Tokyo Ex-Governor Joins New Conservative Party

Outspoken leaders from Japan’s two biggest cities formed a national political party Saturday, seeking to become “a third force” to lure undecided voters and challenge the country’s two biggest parties.

Nationalist Shintaro Ishihara, who resigned as Tokyo governor to create his own party this week, said he is scrapping his four-day-old group to join the Japan Restoration Party formed in September by the young and brash mayor of Osaka, Toru Hashimoto.

The announcement comes the day after Prime Minister Yoshihiko Noda dissolved the lower house of parliament, paving the way elections next month. His ruling party is expected to give way to a weak coalition government divided over how to tackle Japan’s myriad problems. The biggest problems are getting a stagnant economy going again and reconstruction after the crippling March 2011 earthquake and tsunami.

Elections are set for Dec. 16, with official campaigning starting Dec. 4. If Noda’s centrist party loses, the economically sputtering country will get its seventh prime minister in six and a half years.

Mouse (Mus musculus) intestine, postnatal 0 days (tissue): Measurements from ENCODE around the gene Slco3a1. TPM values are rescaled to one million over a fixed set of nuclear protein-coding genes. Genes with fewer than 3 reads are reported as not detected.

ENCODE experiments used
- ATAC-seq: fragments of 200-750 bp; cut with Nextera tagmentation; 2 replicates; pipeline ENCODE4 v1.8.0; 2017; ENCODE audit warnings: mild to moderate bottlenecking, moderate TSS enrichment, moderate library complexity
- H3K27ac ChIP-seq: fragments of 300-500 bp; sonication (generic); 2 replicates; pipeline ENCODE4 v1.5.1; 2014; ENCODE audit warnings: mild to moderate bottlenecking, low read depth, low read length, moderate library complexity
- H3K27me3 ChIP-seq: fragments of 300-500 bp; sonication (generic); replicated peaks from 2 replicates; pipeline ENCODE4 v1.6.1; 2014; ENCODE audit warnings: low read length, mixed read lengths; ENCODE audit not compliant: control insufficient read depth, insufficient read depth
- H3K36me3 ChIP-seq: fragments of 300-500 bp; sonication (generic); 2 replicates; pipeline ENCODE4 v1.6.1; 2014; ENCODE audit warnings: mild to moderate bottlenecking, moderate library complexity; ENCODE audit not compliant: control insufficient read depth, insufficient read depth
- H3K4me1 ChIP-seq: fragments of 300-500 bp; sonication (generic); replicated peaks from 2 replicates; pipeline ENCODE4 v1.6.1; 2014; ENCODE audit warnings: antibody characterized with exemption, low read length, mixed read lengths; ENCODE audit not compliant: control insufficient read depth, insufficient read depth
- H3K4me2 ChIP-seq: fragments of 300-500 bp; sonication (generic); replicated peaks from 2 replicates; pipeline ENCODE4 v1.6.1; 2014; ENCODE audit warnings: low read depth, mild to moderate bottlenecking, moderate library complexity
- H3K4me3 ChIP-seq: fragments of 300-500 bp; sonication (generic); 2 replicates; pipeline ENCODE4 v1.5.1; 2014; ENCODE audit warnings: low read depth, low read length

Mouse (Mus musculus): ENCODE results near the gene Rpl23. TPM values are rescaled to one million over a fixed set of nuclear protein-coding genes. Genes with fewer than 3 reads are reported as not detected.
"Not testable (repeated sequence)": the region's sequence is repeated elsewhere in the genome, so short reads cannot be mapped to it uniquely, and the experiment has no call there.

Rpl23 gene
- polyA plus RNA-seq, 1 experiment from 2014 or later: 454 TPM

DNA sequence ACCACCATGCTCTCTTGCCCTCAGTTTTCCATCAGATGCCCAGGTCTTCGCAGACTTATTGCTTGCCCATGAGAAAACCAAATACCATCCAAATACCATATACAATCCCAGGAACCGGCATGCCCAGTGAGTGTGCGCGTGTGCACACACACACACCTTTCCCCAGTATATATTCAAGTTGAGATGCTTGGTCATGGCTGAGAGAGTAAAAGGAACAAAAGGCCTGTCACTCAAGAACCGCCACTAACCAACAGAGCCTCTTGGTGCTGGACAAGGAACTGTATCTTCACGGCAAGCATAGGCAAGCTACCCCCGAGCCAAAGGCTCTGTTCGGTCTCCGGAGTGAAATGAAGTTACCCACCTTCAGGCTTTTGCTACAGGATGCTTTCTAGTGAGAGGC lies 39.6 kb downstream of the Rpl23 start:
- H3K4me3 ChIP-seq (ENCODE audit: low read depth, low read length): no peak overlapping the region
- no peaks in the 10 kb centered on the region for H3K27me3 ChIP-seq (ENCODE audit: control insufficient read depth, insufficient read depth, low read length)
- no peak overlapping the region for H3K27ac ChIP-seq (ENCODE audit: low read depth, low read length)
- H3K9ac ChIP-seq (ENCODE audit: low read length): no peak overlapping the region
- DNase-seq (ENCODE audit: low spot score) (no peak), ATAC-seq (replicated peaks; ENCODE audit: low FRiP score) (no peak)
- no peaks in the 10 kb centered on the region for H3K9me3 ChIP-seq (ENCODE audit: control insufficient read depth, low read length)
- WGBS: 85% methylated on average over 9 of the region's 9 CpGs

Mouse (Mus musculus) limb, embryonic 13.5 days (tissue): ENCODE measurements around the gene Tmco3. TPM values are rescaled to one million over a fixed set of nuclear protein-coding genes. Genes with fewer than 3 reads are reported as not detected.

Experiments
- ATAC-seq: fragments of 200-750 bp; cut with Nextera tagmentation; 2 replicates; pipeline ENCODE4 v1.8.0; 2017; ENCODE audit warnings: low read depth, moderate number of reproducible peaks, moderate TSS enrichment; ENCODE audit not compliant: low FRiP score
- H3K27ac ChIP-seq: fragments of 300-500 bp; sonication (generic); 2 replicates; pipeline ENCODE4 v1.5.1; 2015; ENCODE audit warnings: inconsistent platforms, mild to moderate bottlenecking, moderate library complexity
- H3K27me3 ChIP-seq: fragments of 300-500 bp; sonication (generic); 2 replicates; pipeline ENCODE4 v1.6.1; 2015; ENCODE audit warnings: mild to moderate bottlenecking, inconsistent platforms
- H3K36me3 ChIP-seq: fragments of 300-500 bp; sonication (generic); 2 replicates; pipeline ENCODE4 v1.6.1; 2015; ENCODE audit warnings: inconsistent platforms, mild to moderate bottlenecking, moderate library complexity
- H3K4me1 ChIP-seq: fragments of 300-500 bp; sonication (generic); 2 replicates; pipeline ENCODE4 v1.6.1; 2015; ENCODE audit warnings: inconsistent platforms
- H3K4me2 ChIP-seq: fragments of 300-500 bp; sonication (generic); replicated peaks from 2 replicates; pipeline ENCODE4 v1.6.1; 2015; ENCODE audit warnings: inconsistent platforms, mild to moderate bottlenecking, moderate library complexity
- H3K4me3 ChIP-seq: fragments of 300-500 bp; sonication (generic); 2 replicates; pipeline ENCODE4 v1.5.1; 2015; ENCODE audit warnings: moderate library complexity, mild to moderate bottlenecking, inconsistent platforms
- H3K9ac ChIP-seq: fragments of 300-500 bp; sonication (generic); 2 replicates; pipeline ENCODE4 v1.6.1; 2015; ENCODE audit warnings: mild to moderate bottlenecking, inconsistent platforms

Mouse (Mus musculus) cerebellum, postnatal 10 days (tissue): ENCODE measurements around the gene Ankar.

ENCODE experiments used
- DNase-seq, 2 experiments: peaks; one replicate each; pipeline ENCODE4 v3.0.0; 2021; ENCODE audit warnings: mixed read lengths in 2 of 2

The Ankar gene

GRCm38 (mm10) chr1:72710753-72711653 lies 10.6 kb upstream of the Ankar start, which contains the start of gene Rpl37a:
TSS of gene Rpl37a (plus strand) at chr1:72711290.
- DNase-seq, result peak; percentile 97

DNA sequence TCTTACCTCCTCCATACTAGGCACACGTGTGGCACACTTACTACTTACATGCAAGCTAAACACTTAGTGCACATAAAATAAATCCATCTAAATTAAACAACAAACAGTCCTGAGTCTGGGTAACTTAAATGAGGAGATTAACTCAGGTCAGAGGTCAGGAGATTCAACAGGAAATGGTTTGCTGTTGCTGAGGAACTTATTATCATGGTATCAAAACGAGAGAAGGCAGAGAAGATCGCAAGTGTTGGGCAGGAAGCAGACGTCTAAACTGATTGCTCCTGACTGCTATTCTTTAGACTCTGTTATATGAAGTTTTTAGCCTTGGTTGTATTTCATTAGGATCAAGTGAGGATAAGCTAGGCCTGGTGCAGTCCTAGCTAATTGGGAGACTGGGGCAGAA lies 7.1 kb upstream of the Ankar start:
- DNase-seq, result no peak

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Shintaro Ishihara, Former Tokyo Governor, Launches New Conservative Party

Former Tokyo Governor Shintaro Ishihara on Tuesday launched a new conservative party with the aim of forming a “third force” to run in the next general elections.

The new party, named Taiyo no To (Party of the Sun), is jointly headed by Ishihara and Takeo Hiranuma, veteran lawmaker and leader of the Opposition Sunrise Party of Japan.

The conservative Sunrise Party’s all five lawmakers, including Hiranuma, have joined the new party.

The formation of a new party is expected to re-write the political equations in Japan ahead of the looming House of Representatives election.

Before becoming Tokyo Governor in 1999, Ishihara was a lawmaker of the Liberal Democratic Party, and had served as a Cabinet Minister twice.

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